In this approach, filmmaker Chad Richard combines real-time speed of lapping waves and walking children in conjunction with dramatically evolving skies (seen at 1:05). Speeding up the movement of clouds hints at the magnitude of the half dome above us, and I like to imagine how fantastical that would feel to witness whirling skies in real-time. With this film speed manipulation, Chad aims to elicit more awe from his over-exposed audience than a picturesque beach normally can evoke these days.

Time lapse videos make you feel somewhat omniscient…like you’re watching the world happen from afar. – @cbaumgarten

Maybe our obsession comes from relating the natural world to our own human interaction with it at an altered speed, warping our day to day, minute to minute perceptions of being present and active with the surroundings.

Camera rig at Los Glaciares in Chile. Photo: Ross Ching

On occasion, I feel the perspective time lapse affords me is akin to a mini-spiritual awakening, an out-of-body experience while armchair traveling.

I am aware of greater realities than the ones visible to me regularly: seeing the clouds unfurl above a possibly unfazed San Francisco population, viewing the Northern Lights with the awareness that few humans witness them first-hand, studying the ebb and flow of breaking waves, a reminder that we are on a massive, moving orb and definitely not the most important thing even in our own lives.

Another favorite is studying the change in people, both a singular person and undulating crowds. Ironically, I feel that, in the same way I look for human attributes in nature, I look for natural rhythms and patterns in humankind. Bodies buzzing across Times Square remind me of bee hives. Immovable cityscapes refracting light look like blades of grass reacting to their natural stimuli. By speeding up film, time lapses seem to facilitate an understanding of big picture concepts I often wish I had the clarity to see at my own daily pace.

Why time lapse to gain perspective?
Because it shows people things that they would otherwise never see. – @evannrachel

I am 5’7″, don’t wear glasses, and walk with a speedy gait. Whenever photographs or videos offer an altered perspective from my own – waist-height angles, varied film speeds, birds-eye views, smooth dolly shots, etc. – I am intrigued. I watch longer than I would imagery that simply recreates my own vision of the world. Unless there’s some super power circulating that I don’t know about, no person can view the world at any other rate than the speed of life we all share. To alter any of these experiential factors is to bring about the new perspective of a flying animal, a superhuman, a celestial power, someone or something vastly different from ourselves.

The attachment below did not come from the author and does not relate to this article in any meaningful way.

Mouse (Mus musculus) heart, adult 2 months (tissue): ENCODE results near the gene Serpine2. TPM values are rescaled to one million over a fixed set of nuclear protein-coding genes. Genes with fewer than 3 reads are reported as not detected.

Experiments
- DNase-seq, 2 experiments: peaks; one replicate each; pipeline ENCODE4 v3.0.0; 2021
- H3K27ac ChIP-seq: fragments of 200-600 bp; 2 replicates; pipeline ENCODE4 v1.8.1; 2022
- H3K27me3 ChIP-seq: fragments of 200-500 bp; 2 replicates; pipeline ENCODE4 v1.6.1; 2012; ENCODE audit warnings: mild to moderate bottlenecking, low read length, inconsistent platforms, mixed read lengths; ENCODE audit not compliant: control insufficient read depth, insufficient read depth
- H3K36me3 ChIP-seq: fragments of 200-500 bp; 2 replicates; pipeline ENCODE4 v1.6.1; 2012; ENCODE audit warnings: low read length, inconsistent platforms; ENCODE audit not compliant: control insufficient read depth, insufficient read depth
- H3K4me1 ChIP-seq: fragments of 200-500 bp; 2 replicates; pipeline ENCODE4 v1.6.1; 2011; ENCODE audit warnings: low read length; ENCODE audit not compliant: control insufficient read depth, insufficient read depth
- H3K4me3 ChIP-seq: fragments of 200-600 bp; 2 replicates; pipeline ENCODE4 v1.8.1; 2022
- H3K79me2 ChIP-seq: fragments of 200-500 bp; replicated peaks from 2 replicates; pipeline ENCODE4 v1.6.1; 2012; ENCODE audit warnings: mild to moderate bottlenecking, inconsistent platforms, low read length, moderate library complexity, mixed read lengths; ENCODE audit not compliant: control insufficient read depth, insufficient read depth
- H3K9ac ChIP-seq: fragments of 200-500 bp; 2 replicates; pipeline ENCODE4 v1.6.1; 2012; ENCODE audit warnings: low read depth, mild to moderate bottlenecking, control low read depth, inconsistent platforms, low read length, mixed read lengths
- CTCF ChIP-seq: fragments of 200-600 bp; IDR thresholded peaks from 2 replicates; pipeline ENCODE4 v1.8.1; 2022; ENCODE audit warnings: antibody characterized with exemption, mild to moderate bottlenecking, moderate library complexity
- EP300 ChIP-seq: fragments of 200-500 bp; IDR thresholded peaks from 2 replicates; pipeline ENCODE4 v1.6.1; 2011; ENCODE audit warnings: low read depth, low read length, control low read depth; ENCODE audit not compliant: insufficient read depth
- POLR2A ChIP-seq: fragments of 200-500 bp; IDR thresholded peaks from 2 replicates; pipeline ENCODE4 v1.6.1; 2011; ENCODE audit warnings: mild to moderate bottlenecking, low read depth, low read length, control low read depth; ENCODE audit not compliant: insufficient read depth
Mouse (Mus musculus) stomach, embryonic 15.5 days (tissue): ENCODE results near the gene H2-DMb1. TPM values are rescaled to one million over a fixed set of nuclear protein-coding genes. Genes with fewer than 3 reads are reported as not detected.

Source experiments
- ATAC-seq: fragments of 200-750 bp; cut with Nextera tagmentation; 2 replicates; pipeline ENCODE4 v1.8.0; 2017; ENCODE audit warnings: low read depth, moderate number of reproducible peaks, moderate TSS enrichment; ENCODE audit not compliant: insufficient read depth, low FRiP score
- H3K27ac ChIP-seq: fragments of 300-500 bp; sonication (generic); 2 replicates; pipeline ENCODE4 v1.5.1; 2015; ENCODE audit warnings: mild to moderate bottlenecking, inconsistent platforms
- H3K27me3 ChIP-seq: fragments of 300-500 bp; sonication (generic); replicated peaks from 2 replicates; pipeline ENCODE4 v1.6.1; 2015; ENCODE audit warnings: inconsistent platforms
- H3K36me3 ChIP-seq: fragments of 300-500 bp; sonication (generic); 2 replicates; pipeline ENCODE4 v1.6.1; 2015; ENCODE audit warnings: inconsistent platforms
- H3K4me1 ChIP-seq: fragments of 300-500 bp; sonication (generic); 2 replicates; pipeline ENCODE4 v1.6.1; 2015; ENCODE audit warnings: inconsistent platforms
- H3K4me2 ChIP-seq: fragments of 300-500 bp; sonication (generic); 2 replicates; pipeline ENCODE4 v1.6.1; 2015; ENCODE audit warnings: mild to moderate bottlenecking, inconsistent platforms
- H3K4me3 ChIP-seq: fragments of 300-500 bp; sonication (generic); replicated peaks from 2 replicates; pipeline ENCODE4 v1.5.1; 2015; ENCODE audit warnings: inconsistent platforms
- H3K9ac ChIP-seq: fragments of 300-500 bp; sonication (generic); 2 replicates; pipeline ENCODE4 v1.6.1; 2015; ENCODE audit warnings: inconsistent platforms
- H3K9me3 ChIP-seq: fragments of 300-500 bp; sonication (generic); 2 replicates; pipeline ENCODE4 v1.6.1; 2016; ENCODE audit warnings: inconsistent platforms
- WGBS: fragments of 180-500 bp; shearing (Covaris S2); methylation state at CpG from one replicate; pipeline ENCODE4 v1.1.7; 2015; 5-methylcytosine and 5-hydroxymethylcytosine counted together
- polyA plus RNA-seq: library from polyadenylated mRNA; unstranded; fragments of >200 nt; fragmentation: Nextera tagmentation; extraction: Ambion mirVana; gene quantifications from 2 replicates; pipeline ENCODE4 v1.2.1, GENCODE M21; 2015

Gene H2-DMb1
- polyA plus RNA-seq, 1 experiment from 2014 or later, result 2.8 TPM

To me, this is one of the beautiful abilities of video and photography and one of the reasons it’s so applicable to the travel realm.

I travel because it alters my perspective, among many reasons. To never have your vision of the world rattled or challenged could lead to an insulated worldview, which can be a dangerous thing. And when those travels and destinations have something to teach, I like to document with the hope that those lessons are transferrable via video to others. If that lesson is more experiential than can be vocalized, words may distort what the world is trying to say; and heck, she’s probably saying something very different to each of us.

Time lapse is one of the many vehicles through which filmmakers and storytellers have learned to transmit concepts from the world to the world effectively. And with the amount of attention we give these works today, it appears to be an approach that works.

Feature video Arctic Light and The Aurora created by Terje Sørgjerd
Fiji video created by Chad Richard